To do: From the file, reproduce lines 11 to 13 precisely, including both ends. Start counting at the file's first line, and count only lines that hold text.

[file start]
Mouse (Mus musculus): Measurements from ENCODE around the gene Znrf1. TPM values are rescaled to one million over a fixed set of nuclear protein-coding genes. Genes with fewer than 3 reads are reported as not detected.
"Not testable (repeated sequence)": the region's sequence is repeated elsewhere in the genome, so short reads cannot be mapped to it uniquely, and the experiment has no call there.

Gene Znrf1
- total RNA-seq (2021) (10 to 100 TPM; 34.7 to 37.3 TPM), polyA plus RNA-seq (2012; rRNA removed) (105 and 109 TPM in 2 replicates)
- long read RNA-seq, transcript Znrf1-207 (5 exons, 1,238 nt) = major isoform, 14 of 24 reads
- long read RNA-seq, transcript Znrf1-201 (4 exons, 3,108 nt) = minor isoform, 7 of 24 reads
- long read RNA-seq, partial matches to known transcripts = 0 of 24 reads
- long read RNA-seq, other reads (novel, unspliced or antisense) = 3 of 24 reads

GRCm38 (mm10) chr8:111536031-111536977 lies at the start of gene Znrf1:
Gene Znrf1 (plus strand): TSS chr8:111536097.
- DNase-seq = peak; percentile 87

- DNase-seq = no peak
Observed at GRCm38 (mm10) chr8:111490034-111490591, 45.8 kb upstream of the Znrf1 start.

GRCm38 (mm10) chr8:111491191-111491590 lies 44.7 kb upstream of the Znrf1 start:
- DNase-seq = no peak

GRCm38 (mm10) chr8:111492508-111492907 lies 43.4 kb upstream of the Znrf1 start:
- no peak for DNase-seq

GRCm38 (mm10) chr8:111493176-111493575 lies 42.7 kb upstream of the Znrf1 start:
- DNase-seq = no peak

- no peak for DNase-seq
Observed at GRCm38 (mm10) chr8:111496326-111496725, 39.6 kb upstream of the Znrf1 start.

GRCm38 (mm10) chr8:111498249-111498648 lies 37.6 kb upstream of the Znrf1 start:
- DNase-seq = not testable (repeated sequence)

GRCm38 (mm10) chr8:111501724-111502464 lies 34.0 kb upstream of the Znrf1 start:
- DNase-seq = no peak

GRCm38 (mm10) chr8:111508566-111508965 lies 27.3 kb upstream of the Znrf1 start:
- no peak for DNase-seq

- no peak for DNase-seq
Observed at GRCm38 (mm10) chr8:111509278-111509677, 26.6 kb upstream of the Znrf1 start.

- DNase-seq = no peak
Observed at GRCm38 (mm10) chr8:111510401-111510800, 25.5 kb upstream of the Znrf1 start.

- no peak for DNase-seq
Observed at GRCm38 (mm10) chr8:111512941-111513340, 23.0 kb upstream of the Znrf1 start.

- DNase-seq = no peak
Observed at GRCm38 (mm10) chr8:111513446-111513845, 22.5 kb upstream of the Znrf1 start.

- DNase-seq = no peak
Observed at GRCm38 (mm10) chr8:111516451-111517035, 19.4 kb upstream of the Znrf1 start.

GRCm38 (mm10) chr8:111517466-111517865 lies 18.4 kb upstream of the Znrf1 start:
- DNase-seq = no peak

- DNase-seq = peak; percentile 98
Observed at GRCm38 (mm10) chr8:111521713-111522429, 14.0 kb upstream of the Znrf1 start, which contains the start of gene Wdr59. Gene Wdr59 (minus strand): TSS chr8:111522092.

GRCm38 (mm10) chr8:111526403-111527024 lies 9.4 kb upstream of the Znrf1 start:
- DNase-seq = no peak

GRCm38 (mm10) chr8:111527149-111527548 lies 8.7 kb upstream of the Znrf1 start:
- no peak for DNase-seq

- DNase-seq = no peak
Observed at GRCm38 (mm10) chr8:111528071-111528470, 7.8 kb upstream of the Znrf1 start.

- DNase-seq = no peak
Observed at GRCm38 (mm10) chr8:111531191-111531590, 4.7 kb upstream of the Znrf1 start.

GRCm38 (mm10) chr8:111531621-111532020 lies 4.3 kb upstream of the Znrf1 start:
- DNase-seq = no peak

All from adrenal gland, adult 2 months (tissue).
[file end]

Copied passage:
- DNase-seq = peak; percentile 87

- DNase-seq = no peak
Observed at GRCm38 (mm10) chr8:111490034-111490591, 45.8 kb upstream of the Znrf1 start.